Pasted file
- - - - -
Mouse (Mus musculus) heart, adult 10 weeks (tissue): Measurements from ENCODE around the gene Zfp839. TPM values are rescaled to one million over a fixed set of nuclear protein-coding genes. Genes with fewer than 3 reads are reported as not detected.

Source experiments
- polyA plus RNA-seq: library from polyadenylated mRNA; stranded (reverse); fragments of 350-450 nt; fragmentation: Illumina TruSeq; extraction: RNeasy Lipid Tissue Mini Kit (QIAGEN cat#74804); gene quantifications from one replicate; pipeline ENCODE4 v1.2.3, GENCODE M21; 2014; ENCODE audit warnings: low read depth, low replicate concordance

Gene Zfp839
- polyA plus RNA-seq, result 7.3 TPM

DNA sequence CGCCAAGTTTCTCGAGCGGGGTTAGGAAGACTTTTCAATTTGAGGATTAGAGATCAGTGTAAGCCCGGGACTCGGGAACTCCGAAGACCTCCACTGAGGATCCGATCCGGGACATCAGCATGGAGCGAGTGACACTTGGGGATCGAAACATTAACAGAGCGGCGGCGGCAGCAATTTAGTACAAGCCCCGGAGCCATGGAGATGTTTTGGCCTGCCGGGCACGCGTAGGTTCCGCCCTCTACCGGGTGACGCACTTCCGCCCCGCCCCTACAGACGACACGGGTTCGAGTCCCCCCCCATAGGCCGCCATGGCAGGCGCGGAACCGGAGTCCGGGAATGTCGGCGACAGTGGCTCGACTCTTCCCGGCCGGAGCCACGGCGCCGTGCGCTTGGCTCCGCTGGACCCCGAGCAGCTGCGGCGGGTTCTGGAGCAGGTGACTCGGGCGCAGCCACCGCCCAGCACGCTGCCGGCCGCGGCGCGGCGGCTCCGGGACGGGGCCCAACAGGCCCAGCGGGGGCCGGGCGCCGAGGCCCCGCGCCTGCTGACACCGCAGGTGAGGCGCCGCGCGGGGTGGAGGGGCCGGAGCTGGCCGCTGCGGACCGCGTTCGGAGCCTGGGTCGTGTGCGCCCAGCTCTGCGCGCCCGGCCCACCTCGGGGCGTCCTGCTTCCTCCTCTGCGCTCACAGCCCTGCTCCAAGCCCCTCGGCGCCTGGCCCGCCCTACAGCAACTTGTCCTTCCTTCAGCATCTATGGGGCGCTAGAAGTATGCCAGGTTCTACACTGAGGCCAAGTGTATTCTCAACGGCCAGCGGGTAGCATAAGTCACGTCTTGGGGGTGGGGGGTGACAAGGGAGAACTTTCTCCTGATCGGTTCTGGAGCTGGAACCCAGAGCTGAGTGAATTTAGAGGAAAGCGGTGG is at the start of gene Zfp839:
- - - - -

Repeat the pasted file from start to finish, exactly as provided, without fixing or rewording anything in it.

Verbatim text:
Mouse (Mus musculus) heart, adult 10 weeks (tissue): Measurements from ENCODE around the gene Zfp839. TPM values are rescaled to one million over a fixed set of nuclear protein-coding genes. Genes with fewer than 3 reads are reported as not detected.

Source experiments
- polyA plus RNA-seq: library from polyadenylated mRNA; stranded (reverse); fragments of 350-450 nt; fragmentation: Illumina TruSeq; extraction: RNeasy Lipid Tissue Mini Kit (QIAGEN cat#74804); gene quantifications from one replicate; pipeline ENCODE4 v1.2.3, GENCODE M21; 2014; ENCODE audit warnings: low read depth, low replicate concordance

Gene Zfp839
- polyA plus RNA-seq, result 7.3 TPM

DNA sequence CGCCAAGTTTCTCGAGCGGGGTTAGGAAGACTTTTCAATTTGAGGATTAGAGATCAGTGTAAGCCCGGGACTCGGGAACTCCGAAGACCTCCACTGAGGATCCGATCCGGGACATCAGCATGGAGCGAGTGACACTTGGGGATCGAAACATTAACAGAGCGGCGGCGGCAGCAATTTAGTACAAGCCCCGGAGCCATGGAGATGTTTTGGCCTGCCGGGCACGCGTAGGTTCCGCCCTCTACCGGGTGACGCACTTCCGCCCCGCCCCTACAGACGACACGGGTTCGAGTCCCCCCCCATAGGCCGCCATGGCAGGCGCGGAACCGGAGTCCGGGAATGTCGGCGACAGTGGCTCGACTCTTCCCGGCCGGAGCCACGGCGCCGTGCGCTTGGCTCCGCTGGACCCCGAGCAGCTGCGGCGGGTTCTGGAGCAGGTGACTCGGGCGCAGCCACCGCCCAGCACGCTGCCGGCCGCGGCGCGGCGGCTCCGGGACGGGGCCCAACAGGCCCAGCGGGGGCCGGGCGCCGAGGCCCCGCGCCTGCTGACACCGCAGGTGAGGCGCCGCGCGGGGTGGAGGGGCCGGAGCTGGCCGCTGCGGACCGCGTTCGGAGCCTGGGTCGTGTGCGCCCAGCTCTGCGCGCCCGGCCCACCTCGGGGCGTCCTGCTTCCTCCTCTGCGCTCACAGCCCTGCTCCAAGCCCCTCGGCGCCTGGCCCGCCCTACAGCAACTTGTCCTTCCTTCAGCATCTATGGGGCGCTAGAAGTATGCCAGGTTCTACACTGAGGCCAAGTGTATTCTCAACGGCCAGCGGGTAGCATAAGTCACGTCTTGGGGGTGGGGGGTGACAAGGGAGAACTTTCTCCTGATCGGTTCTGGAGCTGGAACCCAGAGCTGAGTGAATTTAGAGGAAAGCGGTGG is at the start of gene Zfp839: